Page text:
Cartwright: So this year it definitely is a whole new set of goals because I was dropping down to the 250 class. When I was in the 450 class, the goal was always just to be in the main event as much as possible. But now that I went down to the 250 class, I told myself I wanted a top 15, almost every other round. I wanted to be in the main event every weekend, obviously, but I wanted a top 15 and I wanted a top 10 by the end of the season. I’ve almost matched my goal this year. I still need to get a top 15. I think I had a 20th and the 17th and the main events. It’s the best year I’ve ever qualified every weekend. I’ve had 16th, 13th and like 12th, and in this stacked field, this is one of the most stacked fields I’ve ever seen in 250 class, deep wise. So it’s been an up and down year for me. I’ve been happy and mad at the same time, happy with my riding, happy with my qualifying. I just need to put it all together for the race. 

Martinez: So you talked about your team. Is that like a privateer team? Is it a full effort team or how does that work? 

Cartwright: It’s a satellite team. It’s privateer team, but they are very well-rounded it and works very well. It’s called MADD Parts, Circuit Equipment, Namura, Jonesboro Cycles Kawasaki. It’s my first year on the team, they are very professional. I haven’t had any frustrations with them. On a lot of, smaller teams that I would ride for, it’s usually there’s a lot of frustrations because there’s not much money. Like with the factory teams, their budget is $15 million a year. It’s just unbelievable. But then you come to teams like us who are trying to work with a $100 grand for the whole entire season for everyone and everything to spend on gas, flights, hotels, all that type of stuff. This team, I’ve been very happy with. I haven’t really had any frustrations with them. I haven’t had any fallouts. I get along with the team owner and the team. The team owner (Bubba Pauli) is actually one of the riders. I’ve been really happy with it.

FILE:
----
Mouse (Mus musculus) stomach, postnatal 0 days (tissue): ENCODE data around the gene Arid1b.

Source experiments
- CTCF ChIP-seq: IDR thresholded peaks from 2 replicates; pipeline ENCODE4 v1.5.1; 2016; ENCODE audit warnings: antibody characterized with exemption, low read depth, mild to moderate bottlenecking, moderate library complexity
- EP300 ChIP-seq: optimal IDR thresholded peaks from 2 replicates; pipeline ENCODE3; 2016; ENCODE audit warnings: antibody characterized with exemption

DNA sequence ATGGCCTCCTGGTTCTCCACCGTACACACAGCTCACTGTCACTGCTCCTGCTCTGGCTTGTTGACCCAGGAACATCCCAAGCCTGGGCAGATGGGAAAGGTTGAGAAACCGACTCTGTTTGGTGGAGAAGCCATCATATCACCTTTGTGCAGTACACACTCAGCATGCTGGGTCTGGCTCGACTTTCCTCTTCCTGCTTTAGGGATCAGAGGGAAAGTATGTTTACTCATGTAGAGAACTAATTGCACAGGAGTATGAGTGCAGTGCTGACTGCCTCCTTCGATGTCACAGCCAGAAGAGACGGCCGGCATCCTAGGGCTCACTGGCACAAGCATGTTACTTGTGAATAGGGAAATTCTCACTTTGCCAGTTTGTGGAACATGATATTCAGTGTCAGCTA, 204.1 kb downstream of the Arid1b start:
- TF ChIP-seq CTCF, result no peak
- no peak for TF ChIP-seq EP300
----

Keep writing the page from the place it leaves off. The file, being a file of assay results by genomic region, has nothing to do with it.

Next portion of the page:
Martinez: Besides golf, what are some of your other hobbies?

Cartwright: So golf is a big one. My boss Scott, the boss’s boss. He golfs a lot, so we go quite a bit. Other than that, I’m a gaming nerd a little bit. I just bought the VR headset and golfed with it, but I play Xbox a little bit. My life now that I’m racing, it’s pretty busy with just riding and training and then work and all that. So I don’t have much time to do much anything else, but when I have time off, I’d hang out with friends, just kind of do whatever we want. Golf is a pretty big part of my life right now. 

Martinez: You did mention that you’re the “old guy” in the class. Do you have a vision of how many more years you might want to do this? 

Cartwright: I’m 26 right now. I turn 27 in May. Usually, the normal retiring age is around 32 or so, 33, but I mean, but right now, like (Justin) Brayton, he’s 37 I think. I’m pretty much just kind of going to play it by ear every year. As long as my body is OK and feeling good, and my work is still OK with me doing it. I’m going to keep racing as long as I can. I love the sport. I will never stop racing. Even when I’m finished as a pro, I’ll still go back to amateur races and just have fun. I’m going to be 50 years old on a motorcycle. I just love it so much that I’d never want to leave it. 

Martinez: Is there anything else you want to add Josh about the IT life or your racing life or anything like that? 

Cartwright: I mentioned my boss, my boss’s boss, Scott Willett (Executive Director of UT Shared Information Services), who really gave me a chance, gave me an opportunity here. Couldn’t thank him enough. And my boss, Tony Otakpor. He has been very helpful with everything. It’s been very understandable with me flying out like a day early. My whole team has been very helpful with helping me out and getting me used to the whole IT world and everything. Their names are Sindhu, Asha, Sailaja and Judy . Two of them are at my office and the others are at a different office by the UTD campus. But other than that, everything’s been going well here, happy with Fort Worth, happy with my new house here. And I look forward to staying here for a while. I like it here in the DFW area. 

Martinez: That’s cool, man. 

Cartwright: Thanks for hitting me up and giving me this opportunity to do this.

Thomas R. Martinez is the managing editor of the Fort Wort Report. He can be reached by email or on Twitter.

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Committed to strong community journalism, Thomas R. Martinez brings more than 25 years of experience as a writer and editor, mainly in Texas and Colorado. He believes strongly in five core principles of...